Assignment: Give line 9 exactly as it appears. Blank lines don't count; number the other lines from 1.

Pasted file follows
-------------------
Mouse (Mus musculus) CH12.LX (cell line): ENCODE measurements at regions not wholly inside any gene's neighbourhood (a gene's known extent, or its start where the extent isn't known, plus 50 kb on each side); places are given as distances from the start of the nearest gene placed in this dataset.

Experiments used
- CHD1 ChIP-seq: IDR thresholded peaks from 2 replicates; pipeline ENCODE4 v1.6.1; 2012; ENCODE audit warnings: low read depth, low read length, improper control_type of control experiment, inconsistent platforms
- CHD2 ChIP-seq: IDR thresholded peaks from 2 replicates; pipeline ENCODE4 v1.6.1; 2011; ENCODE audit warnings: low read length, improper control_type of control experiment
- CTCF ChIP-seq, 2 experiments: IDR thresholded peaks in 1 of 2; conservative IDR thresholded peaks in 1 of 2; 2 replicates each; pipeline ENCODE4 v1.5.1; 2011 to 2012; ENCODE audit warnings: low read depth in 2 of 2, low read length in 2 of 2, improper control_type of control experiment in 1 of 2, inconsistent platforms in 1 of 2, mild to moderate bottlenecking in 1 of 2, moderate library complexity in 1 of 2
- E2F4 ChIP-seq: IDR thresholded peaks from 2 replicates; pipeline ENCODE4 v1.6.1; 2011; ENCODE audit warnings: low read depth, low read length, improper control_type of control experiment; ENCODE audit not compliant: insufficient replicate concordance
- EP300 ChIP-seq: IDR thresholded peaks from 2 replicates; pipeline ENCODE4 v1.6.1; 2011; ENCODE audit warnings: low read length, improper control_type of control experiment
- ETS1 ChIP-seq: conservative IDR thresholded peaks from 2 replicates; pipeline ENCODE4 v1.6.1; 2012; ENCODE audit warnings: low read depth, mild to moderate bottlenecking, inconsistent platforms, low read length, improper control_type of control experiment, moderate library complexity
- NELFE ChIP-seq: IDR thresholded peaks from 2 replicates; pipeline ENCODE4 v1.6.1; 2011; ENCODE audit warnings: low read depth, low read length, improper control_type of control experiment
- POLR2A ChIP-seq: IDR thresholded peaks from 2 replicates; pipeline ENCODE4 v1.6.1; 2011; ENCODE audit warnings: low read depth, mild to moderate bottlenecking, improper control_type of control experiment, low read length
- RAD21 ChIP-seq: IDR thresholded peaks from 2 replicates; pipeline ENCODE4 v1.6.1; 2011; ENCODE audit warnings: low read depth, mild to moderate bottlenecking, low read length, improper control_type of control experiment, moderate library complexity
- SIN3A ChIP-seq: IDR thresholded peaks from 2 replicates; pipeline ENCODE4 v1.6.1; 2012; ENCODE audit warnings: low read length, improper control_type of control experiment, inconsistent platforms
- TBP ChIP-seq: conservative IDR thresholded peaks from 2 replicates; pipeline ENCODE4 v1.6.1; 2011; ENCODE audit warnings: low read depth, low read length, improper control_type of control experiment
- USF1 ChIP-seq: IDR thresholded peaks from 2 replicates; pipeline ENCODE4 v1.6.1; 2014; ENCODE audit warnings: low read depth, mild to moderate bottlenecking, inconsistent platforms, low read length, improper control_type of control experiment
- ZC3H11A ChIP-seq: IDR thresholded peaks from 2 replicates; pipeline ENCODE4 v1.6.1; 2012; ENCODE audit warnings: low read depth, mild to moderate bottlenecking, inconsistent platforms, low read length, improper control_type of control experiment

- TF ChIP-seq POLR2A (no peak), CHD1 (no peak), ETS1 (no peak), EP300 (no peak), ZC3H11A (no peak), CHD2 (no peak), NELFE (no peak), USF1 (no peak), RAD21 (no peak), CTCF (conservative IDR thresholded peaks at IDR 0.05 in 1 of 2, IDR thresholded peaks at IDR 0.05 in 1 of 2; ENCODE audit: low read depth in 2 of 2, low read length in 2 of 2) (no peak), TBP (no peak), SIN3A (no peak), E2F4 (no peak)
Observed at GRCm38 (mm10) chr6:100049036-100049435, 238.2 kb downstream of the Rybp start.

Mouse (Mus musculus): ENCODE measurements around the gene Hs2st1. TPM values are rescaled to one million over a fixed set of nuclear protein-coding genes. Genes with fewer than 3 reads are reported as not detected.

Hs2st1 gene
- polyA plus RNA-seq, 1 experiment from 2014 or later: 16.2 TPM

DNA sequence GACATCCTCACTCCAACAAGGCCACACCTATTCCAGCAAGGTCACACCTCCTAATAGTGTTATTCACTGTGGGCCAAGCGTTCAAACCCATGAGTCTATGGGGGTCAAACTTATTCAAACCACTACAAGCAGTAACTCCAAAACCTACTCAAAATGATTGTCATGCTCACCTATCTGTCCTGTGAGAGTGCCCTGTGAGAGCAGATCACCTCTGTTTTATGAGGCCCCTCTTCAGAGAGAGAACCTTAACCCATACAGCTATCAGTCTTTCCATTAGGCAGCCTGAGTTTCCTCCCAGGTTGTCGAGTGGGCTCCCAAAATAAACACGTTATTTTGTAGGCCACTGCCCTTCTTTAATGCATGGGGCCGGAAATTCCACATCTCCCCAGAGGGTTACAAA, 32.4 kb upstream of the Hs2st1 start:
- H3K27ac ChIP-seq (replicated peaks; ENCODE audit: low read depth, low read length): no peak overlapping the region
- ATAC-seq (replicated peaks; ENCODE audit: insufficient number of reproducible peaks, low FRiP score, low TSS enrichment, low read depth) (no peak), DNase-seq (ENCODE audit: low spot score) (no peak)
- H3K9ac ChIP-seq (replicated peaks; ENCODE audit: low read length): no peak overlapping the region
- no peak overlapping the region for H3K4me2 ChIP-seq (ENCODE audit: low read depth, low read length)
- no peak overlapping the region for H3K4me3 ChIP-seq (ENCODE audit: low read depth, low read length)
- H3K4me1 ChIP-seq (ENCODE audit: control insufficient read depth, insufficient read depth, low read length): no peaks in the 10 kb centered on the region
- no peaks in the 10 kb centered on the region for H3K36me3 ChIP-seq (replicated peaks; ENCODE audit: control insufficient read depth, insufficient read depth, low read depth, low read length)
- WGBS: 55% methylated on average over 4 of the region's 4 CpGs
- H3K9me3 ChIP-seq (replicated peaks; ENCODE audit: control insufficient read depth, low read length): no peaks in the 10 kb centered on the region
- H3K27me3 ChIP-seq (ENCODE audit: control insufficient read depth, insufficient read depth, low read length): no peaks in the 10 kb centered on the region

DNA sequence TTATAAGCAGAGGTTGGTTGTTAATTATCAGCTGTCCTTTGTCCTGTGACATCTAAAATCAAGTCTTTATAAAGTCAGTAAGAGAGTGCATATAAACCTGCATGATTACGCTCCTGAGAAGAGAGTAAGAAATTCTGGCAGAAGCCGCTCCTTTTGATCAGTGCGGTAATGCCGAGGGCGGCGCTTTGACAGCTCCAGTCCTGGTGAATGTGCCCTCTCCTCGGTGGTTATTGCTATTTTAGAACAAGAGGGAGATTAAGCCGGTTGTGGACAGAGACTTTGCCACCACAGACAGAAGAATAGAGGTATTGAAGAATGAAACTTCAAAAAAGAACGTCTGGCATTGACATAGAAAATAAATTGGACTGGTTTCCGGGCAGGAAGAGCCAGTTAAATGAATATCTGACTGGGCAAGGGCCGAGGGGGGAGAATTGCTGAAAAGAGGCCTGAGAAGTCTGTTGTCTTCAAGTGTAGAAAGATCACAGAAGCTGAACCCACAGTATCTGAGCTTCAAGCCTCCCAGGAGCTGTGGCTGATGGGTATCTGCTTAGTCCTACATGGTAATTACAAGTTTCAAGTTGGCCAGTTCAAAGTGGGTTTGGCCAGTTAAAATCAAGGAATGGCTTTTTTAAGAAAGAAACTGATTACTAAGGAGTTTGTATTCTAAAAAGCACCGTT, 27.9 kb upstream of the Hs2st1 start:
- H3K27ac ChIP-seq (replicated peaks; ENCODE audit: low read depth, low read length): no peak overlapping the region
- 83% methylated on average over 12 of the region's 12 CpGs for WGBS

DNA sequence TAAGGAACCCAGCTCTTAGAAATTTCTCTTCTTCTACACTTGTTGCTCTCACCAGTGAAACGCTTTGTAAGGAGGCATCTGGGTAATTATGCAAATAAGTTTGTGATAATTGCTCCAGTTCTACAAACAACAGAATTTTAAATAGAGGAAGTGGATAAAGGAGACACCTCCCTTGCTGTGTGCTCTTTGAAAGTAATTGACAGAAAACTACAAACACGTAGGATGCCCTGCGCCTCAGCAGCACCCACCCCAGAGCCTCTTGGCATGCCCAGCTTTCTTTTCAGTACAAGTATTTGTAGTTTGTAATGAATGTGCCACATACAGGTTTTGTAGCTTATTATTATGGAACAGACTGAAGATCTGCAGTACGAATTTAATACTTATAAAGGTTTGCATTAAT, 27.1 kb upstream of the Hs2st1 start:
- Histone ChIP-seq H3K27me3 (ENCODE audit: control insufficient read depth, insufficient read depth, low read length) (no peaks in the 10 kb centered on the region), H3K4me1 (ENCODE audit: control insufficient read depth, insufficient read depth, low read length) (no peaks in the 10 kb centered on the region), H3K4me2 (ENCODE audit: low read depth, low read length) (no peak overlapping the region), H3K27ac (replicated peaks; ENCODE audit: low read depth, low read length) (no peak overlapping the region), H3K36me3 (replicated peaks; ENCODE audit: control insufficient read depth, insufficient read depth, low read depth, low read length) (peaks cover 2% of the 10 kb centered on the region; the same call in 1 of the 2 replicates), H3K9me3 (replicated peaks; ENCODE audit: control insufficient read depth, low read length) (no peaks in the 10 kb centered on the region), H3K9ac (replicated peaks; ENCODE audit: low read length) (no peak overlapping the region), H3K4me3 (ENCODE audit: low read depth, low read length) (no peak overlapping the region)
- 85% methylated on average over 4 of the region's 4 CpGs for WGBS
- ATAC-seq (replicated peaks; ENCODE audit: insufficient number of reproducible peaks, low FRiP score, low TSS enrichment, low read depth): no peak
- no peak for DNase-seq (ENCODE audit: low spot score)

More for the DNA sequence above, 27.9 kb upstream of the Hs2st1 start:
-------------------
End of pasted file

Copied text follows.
- NELFE ChIP-seq: IDR thresholded peaks from 2 replicates; pipeline ENCODE4 v1.6.1; 2011; ENCODE audit warnings: low read depth, low read length, improper control_type of control experiment